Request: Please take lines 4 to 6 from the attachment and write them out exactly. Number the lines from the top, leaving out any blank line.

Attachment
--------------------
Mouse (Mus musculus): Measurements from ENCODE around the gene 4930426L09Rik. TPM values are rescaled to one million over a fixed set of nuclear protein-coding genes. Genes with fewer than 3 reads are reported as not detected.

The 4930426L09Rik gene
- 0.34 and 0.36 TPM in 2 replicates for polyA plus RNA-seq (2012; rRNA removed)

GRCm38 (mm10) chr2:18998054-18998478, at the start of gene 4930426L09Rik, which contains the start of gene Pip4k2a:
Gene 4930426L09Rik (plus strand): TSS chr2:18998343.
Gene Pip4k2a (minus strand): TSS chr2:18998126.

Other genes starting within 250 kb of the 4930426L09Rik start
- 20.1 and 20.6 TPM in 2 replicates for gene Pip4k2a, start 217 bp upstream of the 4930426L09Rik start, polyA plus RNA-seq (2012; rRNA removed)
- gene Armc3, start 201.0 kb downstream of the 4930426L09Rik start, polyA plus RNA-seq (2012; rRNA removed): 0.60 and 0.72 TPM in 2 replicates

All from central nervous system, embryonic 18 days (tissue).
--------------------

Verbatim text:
GRCm38 (mm10) chr2:18998054-18998478, at the start of gene 4930426L09Rik, which contains the start of gene Pip4k2a:
Gene 4930426L09Rik (plus strand): TSS chr2:18998343.
Gene Pip4k2a (minus strand): TSS chr2:18998126.